One of the tiny arms that the key cap clips onto is broken. My nearly $2,000 laptop that I bought less than a year ago is now missing a key, as I shared with our Connected audience this weekend.
This is, frankly, inexcusable. I was already hesitating on upgrading from my five-year-old MacBook Air because this generation of MacBook Pros still seems like a work-in-progress; now, I will absolutely be waiting another generation to see if this problem gets fixed.
By the way, I know there will be some people suggesting that plenty of generations of Apple products have had their teething issues. I don’t deny that; the MacBook Pro was recalled for graphics issues, the first-generation iPod Nano scratched like crazy and the battery could overheat, and the unibody plastic MacBook’s bottom case peeled off.
But input devices should always — and I mean always — work, in hardware and in software. If a speck of dust affects the functionality of the most-used key because of an attribute inherent to the design of the keyboard, that’s a poor choice of keyboard design, especially for a portable computer.
On a related note, too, there’s an existing bug in recent versions of MacOS where key and cursor inputs are sometimes delayed. I notice the keyboard bug especially frequently in Messages when I haven’t switched to it for a while, and I experience delayed trackpad input often in Safari and in Photos. But it seems to persist throughout the system, and it is infuriating. I’m glad that apps on my Mac crash less frequently but I would genuinely rather have Safari crash on me as much as it used to than I would like to keep seeing problems with input mechanisms. I can choose a different web browser; I can’t choose a different way for MacOS to process my keystrokes.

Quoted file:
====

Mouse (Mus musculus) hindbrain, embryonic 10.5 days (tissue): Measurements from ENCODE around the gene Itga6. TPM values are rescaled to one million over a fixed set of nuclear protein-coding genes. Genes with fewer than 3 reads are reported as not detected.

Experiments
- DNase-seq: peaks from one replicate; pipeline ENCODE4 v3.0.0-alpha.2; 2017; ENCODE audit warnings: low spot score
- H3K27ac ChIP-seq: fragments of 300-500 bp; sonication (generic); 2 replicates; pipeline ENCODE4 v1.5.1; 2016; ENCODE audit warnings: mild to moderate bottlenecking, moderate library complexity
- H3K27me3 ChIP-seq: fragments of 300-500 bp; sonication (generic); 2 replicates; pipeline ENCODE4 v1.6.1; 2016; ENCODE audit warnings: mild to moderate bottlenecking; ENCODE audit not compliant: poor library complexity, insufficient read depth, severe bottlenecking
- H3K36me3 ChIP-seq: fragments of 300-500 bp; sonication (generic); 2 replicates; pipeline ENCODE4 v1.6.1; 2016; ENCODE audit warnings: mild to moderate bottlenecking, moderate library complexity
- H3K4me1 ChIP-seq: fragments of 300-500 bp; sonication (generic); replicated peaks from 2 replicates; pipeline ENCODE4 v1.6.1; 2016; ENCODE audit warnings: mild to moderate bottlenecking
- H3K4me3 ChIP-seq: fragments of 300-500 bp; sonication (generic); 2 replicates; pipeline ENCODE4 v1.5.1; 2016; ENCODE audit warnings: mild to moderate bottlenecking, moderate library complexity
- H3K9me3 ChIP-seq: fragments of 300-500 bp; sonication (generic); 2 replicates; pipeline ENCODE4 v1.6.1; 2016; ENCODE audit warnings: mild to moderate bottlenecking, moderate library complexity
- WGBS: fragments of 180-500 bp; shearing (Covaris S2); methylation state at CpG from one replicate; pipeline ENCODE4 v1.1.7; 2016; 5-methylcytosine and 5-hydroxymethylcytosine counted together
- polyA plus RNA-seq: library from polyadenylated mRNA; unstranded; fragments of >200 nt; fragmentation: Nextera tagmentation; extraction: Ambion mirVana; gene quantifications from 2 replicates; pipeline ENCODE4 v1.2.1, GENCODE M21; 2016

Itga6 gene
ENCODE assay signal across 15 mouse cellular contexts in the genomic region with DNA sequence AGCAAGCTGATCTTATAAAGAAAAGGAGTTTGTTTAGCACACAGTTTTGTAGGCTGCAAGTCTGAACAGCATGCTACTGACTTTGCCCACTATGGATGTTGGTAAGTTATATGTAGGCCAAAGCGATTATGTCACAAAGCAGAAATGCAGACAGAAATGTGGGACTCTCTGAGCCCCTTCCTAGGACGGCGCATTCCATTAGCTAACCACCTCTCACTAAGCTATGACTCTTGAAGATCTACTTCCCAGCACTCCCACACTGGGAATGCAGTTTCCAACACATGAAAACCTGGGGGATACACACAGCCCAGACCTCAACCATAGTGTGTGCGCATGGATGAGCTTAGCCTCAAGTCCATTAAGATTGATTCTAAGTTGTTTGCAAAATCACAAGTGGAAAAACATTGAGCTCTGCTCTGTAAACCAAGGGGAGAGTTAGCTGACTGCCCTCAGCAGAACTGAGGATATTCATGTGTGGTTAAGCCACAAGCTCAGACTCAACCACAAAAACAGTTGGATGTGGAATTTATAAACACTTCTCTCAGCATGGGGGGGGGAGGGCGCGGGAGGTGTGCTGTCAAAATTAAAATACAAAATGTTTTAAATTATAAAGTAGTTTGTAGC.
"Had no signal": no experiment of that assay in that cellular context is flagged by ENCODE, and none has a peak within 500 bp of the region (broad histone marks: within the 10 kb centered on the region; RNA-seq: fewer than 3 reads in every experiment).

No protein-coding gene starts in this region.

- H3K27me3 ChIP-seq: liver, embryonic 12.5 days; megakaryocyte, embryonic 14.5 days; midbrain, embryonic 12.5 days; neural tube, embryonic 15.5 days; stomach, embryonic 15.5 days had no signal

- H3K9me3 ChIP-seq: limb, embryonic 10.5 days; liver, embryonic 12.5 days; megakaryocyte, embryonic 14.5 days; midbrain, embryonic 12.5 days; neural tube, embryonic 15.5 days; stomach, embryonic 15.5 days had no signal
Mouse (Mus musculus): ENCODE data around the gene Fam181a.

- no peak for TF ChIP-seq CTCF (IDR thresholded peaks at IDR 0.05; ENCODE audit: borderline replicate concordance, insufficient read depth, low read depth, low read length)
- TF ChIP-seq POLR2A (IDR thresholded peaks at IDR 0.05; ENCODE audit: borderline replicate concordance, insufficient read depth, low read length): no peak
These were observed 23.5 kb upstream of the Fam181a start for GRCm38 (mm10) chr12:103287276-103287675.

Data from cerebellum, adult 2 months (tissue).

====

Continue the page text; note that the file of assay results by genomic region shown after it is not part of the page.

David Zax, in a must-read article for Fast Company, describes the litigation initiated by Casper against several mattress review websites:
On April 29, 2016, Casper filed lawsuits against the owners of Mattress Nerd, Sleep Sherpa, and Sleepopolis (that is, Derek), alleging false advertising and deceptive practices.